Lessons from Chiclets
Lessons from Chiclets

I was born into an advertising family. My Dad, Tony Mercado, was an adman through and through. And my own advertising career began when I was 9 years old.

There was a low budget account that needed cheap child talent, so I got my first role as a street hawker selling Chiclet chewing gum. I shout “Chiclet-in mo baybeh!” at the beginning of the ad. The stuff of painful childhood memories!

But psychotherapy aside, I learnt many things about ad-making from that simple Chiclet ad.

To put it simply, 3 rules:
Don’t forget the brand. Don’t forget to sell. Don’t forget the hook.

Don’t forget the brand. In my 30 second ad, the brand was mentioned 9 times and the logo was shown 14 times, for a total of 23 brand impressions. This was in an era when there were only 4 TV stations in the Philippines and ad clutter wasn’t an issue. But still, the agency never forgot the basics of branding.

Don’t forget to sell. Dressing up as a street vendor, or “takatak boy” as we call them in Manila, seemed like a silly gimmick to me. However that gimmick had a second, extremely powerful intention. The idea was to seed, through advertising, a simple selling line that real street hawkers would repeat while selling Chiclet. And that is what happened. Not only were you hearing the line on TV, but “takatak” boys were actually saying “Chicletin mo baybeh” as they sold the gum on the streets of Manila.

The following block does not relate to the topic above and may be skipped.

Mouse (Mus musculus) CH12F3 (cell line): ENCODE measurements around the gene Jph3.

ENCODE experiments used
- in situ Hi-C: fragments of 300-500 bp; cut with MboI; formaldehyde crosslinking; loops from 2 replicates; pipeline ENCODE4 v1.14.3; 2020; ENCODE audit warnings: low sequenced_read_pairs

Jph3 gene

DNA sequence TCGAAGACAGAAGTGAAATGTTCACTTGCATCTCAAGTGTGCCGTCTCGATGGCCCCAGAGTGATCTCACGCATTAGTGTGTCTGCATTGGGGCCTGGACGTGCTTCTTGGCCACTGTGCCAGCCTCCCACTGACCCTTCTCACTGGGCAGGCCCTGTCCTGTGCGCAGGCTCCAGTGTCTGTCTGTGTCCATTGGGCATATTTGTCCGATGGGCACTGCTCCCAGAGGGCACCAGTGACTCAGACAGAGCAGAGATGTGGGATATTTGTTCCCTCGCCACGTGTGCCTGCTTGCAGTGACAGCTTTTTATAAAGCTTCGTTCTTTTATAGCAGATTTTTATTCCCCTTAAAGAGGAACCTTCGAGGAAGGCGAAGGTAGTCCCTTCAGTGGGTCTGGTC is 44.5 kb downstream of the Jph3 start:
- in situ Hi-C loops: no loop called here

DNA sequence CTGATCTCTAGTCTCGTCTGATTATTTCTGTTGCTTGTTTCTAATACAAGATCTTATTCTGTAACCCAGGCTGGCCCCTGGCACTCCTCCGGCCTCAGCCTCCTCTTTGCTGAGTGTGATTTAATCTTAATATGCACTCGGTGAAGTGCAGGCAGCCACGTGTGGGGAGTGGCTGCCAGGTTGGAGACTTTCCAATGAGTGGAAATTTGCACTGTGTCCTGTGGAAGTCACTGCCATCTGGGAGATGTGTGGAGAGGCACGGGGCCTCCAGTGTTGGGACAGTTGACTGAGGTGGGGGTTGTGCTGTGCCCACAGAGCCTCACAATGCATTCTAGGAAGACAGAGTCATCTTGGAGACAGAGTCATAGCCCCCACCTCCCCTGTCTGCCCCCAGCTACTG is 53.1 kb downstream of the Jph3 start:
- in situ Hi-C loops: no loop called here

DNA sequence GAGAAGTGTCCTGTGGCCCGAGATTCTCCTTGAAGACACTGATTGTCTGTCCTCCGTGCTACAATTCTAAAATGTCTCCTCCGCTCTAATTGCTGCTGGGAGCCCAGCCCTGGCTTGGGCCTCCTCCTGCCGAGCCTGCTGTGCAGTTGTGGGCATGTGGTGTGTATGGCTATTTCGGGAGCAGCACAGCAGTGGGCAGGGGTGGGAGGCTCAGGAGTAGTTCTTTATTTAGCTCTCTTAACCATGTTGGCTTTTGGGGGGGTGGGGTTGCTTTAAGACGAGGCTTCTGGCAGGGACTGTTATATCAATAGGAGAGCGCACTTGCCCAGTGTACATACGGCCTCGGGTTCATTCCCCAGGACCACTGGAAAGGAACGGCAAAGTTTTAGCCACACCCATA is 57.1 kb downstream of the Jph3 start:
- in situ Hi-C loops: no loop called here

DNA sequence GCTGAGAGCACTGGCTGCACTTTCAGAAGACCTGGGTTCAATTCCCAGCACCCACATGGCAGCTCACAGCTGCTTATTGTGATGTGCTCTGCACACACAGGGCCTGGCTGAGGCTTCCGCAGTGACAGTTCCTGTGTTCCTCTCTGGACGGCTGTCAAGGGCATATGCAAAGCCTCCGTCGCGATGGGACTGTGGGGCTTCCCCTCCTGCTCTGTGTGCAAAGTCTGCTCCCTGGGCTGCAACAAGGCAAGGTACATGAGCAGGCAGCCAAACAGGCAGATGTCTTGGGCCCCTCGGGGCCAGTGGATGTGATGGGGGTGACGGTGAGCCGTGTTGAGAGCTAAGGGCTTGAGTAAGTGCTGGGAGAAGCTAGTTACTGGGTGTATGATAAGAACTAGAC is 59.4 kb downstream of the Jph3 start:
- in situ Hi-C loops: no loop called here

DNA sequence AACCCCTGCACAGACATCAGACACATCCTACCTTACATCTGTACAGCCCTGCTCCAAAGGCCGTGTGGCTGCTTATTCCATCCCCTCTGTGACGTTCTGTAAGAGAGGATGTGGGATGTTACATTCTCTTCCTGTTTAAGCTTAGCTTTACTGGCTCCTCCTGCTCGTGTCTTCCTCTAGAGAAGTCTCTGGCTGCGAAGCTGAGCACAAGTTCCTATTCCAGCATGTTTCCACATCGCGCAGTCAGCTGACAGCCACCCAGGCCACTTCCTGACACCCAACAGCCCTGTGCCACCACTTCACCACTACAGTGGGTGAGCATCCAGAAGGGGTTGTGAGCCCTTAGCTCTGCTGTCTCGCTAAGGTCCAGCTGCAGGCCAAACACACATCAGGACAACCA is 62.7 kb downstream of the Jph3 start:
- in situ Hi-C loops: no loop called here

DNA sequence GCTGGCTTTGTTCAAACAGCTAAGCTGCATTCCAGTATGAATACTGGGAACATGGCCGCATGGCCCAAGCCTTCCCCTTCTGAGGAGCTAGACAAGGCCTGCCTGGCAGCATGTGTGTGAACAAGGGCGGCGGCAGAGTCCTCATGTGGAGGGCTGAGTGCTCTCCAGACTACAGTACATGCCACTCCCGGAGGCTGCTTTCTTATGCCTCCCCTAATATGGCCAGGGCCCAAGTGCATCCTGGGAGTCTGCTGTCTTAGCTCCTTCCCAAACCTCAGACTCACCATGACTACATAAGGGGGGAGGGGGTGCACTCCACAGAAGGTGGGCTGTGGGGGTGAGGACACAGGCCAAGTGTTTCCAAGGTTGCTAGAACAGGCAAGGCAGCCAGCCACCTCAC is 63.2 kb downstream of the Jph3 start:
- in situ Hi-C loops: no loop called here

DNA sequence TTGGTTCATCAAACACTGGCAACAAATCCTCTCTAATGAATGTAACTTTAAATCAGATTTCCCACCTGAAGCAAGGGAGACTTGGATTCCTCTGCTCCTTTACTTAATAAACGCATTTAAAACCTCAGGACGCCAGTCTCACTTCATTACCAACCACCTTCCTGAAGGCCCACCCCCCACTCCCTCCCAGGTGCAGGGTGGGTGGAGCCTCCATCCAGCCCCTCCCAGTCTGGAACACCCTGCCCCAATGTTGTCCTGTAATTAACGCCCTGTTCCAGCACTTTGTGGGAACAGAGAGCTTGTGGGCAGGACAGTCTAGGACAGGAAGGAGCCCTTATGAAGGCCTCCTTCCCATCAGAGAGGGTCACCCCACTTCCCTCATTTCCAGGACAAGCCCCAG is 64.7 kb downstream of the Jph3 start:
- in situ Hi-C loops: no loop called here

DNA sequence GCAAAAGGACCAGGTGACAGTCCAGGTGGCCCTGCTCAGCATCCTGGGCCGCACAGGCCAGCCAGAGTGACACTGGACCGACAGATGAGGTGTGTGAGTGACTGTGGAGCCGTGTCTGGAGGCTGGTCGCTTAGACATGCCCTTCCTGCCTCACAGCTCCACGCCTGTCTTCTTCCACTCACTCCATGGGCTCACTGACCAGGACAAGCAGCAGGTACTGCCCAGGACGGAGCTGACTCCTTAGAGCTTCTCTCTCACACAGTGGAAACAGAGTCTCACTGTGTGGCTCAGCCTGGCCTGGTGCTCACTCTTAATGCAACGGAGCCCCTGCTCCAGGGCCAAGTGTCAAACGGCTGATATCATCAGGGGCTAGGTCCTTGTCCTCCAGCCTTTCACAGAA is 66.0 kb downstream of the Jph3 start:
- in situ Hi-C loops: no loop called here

Don’t forget the hook. 30 years before Martin Linstrom started talking about “Smashables”, Chiclet was chock-full of them. From the yellow T-Shirts to the jingle, the ad was designed to make a new brand memorable from the beginning. Funny how a street vendor with a yellow shirt and glasses made me a brand icon for Chiclet. But didn’t David Ogilvy do something similar with a man in a white shirt and an eyepatch?
That, hook, or the ‘burr’ that sticks to your brain is essential to creating ads that build and sell brands.



Fortunately, some of the best creative ads do indeed generate brand demand.
This has led to agencies pushing for Big Ideas to generate big results.


Big Ideas are great and we have seen several over the last few years.

But I would like to express my own POV that we must differentiate Big Ideas that build brands from Big Executions that only generate short term fame.

Everyone loved the CADBURY GORILLA in 2008 and the VW DARTH VADER ad of 2011. But what lasting equity did these ads deliver? Both brands struggled to follow through with the “next big idea” as in the end they had great executions but weak equity building ideas.

In contrast, brands like MASTERCARD will forever be “Priceless” and people will continue to dream of MARLBORO country even though advertising bans have suppressed MARLBORO advertising for the last 20 years.


At Nestle, this is what we are trying to do. We are here to build brands through Big Ideas that stand the test of time.

We do this not only with grand ideas, like Nescafe’s “Be Bold” microfilms. But also with simple campaigns, like Nestle Benana which went massively viral last year.

Yet as we pursue these Big Ideas, I remind our brand teams and agencies, don’t forget the basics. Don’t forget the brand, don’t forget to sell, and don’t forget the hook.

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